I have recently published an essay on Codex Bezae’s remarkable and singular Lukan genealogy in the Papers from the Tenth Birmingham Colloquium on the Textual Criticism of the New Testament, edited by H. A. G. Houghton and published by Gorgias Press.1 The essay is a development and expansion of a paper I presented at the Tenth Birmingham Colloquium on the Textual Criticism of the New Testament in March 2017.
Since one of the themes of the colloquium was to reflect on David Parker’s The Living Text of the Gospels, I examine Bezae’s Lukan genealogy through the method Parker outlines in his book, namely, collecting and describing the textual evidence, reconstructing the path of change, and attempting to contextualize these changes in the history of the users of the text.2
As far as external evidence, one startling fact about Bezae’s genealogy, as mentioned in this earlier post, is that its otherwise highly-original list of names, while singular in the manuscript tradition, corresponds to a nearly-identical list in Aphrahat’s Demonstrations. I say “nearly identical” because Bezae’s only divergence from Aphrahat is its puzzling duplication of Jehoiakim’s name, first (according to the reverse order of the Lukan genealogy) under his regnal name, Jehoiakim (ιωακειμ), and then under his birth name, Eliakim (ελιακειμ).
A second surprising observation is that the structure of the genealogy in Bezae the manuscript appears to mirror the structure of the names in Aphrahat’s list. The structure of Aphrahat’s list seems to divide the names into six groups of ten names around a central group of three names, culminating with the name of David. It turns out that Bezae’s page divisions fall precisely at these theorized divisions in the genealogy. Since Bezae has 33 lines per page, three groups of ten and the group of three occupy a single page on Folio 196.
The greater part of the essay is devoted to an effort to contextualize Bezae’s peculiar Lukan genealogy in the early church. Beginning with Justin’s two allusions to Jesus’s genealogy, I consider remarks on the genealogies by sixteen writers, including Aphrahat himself, down to the time of Jerome and Augustine, who were contemporaries of Bezae’s producers.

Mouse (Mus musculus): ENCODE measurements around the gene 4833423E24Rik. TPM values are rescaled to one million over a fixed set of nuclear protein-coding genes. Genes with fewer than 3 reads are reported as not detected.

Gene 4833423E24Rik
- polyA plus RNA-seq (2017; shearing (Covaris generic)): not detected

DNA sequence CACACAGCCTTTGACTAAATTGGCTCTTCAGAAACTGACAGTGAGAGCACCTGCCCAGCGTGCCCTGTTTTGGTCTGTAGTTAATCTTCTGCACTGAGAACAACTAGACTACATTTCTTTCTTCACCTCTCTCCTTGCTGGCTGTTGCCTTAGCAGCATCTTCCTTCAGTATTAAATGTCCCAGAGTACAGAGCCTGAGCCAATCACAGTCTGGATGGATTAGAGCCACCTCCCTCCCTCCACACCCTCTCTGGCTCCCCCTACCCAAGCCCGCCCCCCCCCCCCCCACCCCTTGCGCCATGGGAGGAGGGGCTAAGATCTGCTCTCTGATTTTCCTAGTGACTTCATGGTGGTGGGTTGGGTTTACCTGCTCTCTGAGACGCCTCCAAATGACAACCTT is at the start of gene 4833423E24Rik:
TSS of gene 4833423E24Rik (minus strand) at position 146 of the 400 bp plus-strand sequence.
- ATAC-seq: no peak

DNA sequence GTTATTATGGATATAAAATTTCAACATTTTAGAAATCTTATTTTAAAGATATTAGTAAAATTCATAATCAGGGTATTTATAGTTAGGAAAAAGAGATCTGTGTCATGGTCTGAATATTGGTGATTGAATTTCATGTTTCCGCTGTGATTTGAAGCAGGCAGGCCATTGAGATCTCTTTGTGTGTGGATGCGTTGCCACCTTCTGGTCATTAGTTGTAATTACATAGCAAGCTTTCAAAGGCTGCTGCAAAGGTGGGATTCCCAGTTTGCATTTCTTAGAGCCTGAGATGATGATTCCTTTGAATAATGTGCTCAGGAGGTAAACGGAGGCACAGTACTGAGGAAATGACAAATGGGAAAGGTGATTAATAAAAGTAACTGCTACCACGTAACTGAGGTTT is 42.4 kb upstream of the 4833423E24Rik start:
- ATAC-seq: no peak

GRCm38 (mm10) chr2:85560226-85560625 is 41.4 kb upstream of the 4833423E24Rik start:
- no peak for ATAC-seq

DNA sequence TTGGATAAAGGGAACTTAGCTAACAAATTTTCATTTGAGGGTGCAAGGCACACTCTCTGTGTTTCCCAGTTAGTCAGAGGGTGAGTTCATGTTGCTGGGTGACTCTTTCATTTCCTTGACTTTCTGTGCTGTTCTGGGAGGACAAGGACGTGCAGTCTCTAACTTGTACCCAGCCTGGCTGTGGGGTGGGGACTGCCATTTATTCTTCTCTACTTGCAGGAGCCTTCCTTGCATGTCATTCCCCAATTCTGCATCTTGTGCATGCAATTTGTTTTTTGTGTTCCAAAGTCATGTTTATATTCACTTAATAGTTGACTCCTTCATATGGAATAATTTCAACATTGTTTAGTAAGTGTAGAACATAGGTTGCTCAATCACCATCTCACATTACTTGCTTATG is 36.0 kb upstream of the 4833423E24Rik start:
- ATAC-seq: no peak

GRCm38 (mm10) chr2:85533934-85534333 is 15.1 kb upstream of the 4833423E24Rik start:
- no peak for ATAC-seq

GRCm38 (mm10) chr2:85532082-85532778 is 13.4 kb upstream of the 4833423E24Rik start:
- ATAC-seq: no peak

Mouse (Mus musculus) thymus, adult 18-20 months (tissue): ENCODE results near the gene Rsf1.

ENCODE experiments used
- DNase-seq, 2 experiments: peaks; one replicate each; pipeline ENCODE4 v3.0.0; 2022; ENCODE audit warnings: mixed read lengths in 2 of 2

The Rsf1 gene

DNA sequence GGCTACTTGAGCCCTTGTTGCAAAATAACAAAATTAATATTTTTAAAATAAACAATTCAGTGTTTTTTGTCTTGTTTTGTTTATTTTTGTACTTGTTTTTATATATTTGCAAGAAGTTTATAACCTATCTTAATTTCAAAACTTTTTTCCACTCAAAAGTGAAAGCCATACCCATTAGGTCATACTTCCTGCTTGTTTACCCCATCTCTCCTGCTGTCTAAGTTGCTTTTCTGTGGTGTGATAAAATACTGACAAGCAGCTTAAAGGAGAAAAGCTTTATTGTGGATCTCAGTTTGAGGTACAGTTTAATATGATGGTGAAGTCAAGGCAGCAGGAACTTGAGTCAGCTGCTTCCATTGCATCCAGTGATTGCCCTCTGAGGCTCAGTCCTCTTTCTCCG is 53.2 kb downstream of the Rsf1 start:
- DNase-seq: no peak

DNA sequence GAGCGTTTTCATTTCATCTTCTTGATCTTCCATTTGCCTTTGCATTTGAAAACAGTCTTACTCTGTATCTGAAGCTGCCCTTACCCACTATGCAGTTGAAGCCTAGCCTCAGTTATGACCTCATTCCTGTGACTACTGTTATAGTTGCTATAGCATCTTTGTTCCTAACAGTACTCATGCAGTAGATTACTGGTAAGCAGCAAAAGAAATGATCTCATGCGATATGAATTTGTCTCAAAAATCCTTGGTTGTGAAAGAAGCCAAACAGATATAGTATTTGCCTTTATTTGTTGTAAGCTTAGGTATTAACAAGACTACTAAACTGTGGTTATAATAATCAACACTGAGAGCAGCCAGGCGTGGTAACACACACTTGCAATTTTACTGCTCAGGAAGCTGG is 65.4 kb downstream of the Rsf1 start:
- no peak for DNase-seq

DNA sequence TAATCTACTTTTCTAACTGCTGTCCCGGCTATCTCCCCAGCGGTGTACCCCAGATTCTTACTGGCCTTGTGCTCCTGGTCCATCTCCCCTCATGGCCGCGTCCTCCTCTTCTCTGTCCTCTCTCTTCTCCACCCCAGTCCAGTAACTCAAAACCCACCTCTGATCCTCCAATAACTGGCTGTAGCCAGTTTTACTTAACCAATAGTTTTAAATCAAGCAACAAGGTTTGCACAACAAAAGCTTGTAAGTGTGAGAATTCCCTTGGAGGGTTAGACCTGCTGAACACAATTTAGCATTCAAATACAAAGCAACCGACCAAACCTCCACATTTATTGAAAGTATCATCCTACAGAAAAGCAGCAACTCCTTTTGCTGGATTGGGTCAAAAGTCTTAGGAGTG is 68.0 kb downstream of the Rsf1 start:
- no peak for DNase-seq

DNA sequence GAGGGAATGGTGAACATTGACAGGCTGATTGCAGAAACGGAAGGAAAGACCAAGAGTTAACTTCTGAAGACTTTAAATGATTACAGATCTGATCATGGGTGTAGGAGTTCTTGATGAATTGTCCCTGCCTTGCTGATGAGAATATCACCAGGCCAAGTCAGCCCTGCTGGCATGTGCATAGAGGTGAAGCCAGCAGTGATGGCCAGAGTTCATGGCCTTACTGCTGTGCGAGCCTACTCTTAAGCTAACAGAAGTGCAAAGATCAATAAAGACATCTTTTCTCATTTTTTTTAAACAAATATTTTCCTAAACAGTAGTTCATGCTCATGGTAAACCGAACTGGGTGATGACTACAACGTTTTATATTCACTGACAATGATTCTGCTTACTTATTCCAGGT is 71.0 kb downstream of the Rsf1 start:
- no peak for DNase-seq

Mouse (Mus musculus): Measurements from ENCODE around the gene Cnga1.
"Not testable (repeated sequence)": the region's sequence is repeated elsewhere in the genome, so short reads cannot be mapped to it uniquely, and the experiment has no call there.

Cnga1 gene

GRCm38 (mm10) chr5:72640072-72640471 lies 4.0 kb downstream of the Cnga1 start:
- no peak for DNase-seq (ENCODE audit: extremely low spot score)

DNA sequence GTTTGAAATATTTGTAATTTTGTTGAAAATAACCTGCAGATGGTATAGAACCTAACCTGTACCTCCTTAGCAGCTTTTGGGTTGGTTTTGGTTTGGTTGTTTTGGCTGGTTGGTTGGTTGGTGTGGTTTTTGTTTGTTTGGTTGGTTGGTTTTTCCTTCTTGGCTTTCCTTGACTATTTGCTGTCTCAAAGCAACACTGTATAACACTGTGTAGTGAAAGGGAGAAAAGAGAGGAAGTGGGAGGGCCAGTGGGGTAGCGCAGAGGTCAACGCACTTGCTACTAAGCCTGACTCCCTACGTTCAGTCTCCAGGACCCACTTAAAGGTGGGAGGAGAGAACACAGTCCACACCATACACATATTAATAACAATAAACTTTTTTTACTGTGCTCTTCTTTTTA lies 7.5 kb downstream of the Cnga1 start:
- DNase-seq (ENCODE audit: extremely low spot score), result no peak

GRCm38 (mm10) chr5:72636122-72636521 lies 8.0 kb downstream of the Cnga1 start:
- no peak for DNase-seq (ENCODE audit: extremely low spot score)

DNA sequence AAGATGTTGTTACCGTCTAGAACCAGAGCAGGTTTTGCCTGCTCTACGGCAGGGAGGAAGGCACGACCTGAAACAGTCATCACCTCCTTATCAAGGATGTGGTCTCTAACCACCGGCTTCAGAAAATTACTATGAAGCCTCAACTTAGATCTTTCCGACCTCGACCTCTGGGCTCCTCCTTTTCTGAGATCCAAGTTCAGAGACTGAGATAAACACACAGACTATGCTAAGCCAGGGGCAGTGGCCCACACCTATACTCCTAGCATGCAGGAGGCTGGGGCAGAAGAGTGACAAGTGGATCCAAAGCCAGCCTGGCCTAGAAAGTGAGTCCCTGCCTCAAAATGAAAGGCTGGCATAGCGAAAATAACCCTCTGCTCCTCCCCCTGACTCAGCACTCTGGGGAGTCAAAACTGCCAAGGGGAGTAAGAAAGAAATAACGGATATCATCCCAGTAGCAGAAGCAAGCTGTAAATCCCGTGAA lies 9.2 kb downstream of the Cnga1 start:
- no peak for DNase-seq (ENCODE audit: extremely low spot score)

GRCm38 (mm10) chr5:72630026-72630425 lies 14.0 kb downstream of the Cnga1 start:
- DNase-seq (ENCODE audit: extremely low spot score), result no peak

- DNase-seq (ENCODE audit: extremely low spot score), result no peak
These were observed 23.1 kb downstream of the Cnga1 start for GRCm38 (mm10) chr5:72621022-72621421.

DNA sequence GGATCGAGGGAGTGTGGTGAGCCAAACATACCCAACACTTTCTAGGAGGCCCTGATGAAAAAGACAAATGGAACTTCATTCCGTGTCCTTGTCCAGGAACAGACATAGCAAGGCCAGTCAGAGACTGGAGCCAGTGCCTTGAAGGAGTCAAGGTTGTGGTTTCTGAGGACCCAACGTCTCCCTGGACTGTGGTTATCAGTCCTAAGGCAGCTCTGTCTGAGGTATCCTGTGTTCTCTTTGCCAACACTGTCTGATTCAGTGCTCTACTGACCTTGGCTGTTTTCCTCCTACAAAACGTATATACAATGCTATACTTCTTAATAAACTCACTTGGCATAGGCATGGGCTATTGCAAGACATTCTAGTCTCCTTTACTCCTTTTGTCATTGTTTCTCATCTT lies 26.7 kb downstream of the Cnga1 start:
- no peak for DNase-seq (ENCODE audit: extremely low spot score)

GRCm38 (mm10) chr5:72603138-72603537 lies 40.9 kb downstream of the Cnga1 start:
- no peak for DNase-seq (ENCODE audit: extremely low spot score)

It is clear that anxiety about discrepancies between the Matthean and Lukan genealogies becomes more pronounced the later we go, reaching a peak in the Latin church in the second half of the fourth century. Earlier writers, such as Justin, Irenaeus, and even Celsus appear to have seen no conflict between the two genealogies, apparently understanding them as belonging respectively to each of Jesus’s human parents, Mary and Joseph. But starting with Julius Africanus, it is generally assumed that both genealogies belong to Joseph, whom they are purported to represent in the two gospel texts.
So later writers, when they mention the genealogy of Jesus, sense a need to explain that any appearance of conflict between the genealogies given by Matthew and Luke is merely an appearance. By the end of the fourth century, the preferred explanation is some form of the interpretation based on Levirate marriage, though this is not the only explanation given, as discussed in the essay.
The Lukan genealogy supplies a fascinating background to examine the development of Bezae’s tradition, given that its secondary character is so obvious and yet it is one of the longest variations in any of the gospels, consisting of eighty words.